Dragonfire

Superbly-crafted action sequences attempt to compensate for a weak storyline in the Jet Li martial arts caper.

A cop from Beijing lands in Paris and you can almost hear a voice say, "let the games begin". Never mind the plot (who needs one, anyway?), and as long as you have the screen exploding into superbly crafted action sequences every few minutes, you’re kept sufficiently entertained.

The Jet Li starrer, "Kiss Of The Dragon", directed by Chris Nahon, is everything you’d expect it to be. An action thriller to the core, it is set in contemporary France, is fast-paced and boasts of some slick editing. The storyline is predictably nothing to write home about - Inspector Liu (Jet Li) arrives in Paris on a mission and is pitted against a brutal adversary, Inspector Richard (Tcheky Karyo) who frames him and tries every trick in the book to eliminate him, because (no surprises here) he (Richard) is the French mastermind behind the very crime syndicate that Liu has been sent to dismantle.

Alone and on the run in a foreign city, Liu joins forces with the prostitute Jessica (Bridget Fonda), another victim of Richard’s tyranny, who has been forced into the flesh trade. She and Liu strike a bargain - Richard’s downfall for Jessica’s daughter’s safe return - and together this unlikely pair destroy Richard and his henchmen and break his near monopoly over the crime scene in Paris.

The tried and tested formula of good versus very evil, with good obviously emerging triumphant, is employed once again in "Kiss Of The Dragon". But like I’ve said before, you don’t expect to watch a Jet Li starrer and come out lauding the marvelous plot or sensitive characterization! The film is essentially for action fans and martial arts buffs. In this one, Li’s principal fighting aids are acupuncture needles, which evolve into a deadly weapon and play a role in the mysterious "kiss of the dragon" revealed at the film’s end.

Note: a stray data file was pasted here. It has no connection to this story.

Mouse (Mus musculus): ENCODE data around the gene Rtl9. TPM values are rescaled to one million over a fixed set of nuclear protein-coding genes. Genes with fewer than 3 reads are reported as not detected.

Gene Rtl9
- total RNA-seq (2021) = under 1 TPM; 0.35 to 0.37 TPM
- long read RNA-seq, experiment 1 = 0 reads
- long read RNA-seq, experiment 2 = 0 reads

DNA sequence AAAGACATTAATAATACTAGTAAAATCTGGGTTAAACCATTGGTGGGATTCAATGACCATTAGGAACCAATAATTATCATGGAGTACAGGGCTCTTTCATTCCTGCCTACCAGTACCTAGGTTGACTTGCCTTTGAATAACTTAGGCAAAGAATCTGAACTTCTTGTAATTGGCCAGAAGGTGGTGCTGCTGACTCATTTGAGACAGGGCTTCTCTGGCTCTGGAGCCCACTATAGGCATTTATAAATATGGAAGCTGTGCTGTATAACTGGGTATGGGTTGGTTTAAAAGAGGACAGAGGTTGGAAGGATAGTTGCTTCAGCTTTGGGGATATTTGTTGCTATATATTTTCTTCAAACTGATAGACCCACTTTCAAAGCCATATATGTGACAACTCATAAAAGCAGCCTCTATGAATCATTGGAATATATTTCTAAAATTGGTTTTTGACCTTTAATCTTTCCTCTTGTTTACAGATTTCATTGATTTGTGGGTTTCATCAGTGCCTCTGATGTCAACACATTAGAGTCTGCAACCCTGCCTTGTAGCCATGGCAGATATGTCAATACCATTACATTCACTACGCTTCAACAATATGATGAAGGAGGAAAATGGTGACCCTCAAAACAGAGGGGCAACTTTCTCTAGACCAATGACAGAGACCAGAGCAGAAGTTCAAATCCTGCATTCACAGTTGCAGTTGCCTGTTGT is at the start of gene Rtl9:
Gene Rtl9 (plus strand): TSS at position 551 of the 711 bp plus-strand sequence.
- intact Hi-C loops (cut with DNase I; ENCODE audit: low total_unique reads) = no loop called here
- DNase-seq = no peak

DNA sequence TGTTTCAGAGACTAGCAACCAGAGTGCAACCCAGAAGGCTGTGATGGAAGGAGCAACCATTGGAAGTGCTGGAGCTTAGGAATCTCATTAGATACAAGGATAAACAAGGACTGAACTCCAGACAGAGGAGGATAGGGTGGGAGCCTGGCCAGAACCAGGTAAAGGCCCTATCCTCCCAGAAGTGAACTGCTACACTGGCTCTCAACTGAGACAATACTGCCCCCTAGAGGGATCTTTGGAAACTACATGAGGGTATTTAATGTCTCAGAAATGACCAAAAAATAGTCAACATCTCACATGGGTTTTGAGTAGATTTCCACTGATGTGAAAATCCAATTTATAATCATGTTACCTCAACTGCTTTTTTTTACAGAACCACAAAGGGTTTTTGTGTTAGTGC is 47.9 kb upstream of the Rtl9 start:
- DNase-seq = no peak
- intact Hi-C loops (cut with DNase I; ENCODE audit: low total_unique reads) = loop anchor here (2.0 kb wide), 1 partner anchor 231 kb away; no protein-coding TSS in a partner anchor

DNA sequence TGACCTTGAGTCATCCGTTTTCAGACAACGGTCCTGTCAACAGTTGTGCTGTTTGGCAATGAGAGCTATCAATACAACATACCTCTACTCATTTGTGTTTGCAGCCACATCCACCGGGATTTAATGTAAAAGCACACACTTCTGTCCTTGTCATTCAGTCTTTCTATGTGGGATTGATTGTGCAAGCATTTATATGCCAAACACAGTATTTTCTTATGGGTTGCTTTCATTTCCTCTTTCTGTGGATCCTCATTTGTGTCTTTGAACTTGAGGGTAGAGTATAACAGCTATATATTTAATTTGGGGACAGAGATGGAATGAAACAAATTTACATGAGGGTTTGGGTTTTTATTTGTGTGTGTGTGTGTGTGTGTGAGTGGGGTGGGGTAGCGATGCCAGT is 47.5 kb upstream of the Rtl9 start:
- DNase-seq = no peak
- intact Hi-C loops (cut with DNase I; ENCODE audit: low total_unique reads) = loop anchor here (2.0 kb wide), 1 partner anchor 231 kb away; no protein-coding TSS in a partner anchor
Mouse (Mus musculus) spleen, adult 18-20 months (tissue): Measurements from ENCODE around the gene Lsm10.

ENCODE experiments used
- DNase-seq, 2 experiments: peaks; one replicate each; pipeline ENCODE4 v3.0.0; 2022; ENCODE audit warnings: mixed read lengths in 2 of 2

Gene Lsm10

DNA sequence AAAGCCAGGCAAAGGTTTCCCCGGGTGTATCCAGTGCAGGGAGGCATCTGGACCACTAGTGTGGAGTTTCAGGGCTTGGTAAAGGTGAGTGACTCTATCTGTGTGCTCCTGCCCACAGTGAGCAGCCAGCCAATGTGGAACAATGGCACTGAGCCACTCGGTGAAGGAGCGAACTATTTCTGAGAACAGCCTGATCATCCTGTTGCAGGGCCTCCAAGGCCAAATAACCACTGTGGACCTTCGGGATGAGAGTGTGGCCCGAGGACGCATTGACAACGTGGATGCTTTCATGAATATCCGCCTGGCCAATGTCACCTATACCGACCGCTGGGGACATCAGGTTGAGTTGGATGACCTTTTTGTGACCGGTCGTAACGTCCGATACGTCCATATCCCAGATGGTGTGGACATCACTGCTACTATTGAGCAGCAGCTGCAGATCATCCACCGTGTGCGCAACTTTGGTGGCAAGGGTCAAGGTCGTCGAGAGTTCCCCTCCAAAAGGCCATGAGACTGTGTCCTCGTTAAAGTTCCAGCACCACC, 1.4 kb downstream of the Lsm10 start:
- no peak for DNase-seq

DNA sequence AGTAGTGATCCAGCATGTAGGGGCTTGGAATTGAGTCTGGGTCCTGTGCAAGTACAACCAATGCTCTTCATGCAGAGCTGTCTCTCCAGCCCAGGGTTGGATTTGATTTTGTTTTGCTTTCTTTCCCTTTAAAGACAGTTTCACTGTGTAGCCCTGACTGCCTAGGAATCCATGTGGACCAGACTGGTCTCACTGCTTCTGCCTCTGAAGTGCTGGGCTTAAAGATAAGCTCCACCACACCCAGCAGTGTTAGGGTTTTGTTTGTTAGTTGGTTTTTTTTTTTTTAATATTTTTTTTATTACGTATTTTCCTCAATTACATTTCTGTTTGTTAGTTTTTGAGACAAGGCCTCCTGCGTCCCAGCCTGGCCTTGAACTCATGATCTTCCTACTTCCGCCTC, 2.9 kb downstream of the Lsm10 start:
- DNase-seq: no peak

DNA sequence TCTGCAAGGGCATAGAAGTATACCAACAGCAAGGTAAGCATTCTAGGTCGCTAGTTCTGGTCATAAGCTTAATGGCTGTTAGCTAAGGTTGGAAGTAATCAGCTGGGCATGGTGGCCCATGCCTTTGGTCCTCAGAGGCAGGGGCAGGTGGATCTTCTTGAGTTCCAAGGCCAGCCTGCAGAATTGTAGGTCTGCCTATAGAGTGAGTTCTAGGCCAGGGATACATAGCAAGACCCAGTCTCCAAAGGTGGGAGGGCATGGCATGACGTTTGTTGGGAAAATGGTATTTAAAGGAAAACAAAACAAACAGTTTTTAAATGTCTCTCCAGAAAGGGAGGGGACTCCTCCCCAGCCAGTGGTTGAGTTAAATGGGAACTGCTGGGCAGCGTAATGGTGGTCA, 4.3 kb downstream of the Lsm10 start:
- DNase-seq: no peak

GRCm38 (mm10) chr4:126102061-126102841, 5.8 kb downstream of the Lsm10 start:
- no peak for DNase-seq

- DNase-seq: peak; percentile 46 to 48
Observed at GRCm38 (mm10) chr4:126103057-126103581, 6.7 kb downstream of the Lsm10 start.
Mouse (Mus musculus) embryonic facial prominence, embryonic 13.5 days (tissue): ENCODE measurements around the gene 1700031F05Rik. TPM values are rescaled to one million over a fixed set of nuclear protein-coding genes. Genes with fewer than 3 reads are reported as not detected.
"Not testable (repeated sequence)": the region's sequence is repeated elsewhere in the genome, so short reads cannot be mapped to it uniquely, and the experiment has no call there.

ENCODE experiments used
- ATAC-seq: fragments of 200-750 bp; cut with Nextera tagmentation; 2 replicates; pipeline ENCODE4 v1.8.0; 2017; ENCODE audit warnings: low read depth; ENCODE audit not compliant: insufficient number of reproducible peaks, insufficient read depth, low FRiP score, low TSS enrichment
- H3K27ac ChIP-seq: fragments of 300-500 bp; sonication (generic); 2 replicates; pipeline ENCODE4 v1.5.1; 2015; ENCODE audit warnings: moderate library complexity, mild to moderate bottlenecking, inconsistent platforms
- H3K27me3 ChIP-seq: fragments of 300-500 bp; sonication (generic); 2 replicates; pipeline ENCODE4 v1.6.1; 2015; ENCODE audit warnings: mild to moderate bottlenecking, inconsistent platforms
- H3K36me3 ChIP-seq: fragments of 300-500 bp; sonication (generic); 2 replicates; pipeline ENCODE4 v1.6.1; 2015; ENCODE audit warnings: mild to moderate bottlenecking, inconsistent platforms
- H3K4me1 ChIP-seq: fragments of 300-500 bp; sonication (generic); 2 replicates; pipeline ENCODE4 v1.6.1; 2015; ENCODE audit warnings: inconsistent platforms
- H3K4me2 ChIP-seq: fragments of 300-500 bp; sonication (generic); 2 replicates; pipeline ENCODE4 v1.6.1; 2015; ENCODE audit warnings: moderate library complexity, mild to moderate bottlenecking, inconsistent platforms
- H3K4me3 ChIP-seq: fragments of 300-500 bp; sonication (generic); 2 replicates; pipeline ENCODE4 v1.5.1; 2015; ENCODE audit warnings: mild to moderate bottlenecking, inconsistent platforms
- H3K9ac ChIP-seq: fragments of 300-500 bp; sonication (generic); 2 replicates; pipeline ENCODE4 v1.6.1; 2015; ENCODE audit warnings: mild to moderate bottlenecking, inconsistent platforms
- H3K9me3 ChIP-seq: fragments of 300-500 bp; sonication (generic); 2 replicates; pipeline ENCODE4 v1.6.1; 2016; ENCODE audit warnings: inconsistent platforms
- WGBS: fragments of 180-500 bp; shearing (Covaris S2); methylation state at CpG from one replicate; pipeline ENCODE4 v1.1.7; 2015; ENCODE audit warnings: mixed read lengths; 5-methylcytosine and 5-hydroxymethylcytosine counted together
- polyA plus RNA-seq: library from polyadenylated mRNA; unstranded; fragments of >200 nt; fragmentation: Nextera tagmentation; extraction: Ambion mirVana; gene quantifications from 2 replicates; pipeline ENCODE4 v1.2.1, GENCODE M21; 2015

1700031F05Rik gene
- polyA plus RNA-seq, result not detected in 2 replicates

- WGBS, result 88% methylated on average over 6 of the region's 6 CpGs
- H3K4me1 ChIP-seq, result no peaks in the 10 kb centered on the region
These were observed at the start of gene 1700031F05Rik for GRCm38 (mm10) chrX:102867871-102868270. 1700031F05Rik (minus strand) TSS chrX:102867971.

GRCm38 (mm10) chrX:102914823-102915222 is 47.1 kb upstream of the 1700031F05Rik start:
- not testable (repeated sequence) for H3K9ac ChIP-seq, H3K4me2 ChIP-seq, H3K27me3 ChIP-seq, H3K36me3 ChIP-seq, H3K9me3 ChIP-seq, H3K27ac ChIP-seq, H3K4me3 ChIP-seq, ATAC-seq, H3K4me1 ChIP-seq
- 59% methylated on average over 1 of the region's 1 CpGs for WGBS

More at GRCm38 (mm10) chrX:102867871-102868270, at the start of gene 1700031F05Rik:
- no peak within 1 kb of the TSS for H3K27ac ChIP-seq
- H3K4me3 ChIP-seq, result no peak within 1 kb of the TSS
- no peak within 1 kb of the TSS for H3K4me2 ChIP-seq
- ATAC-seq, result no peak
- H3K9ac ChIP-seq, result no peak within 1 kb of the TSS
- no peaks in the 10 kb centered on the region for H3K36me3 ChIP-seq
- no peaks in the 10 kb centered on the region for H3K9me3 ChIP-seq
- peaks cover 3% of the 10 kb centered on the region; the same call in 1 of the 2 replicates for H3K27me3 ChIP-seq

The characters are well defined - the righteous cop, the twisted villain and the hapless, good-at-heart prostitute - and are backed up by appropriate performances. Jet Li is bankably efficient, letting his fists and needles do the talking most of the time, as is Karyo who however tends to overdo his too-evil-to-be-true character at times. Bridget Fonda delivers a fine performance, playing the traumatized hooker with many shades and layers effortlessly.

The dialogue is short, often witty, touched with a wry sense of humour as befits a film of this genre. The action sequences choreographed by Cory Yuen deserve a special mention - they are the highlights of the film, very well executed. After all, how can one expect any less of the action choreographer of "The Matrix"? Yuen scores yet again with this one.

All in all, definitely recommended for all those action buffs out there.

This article was first published on 10 Nov 2001.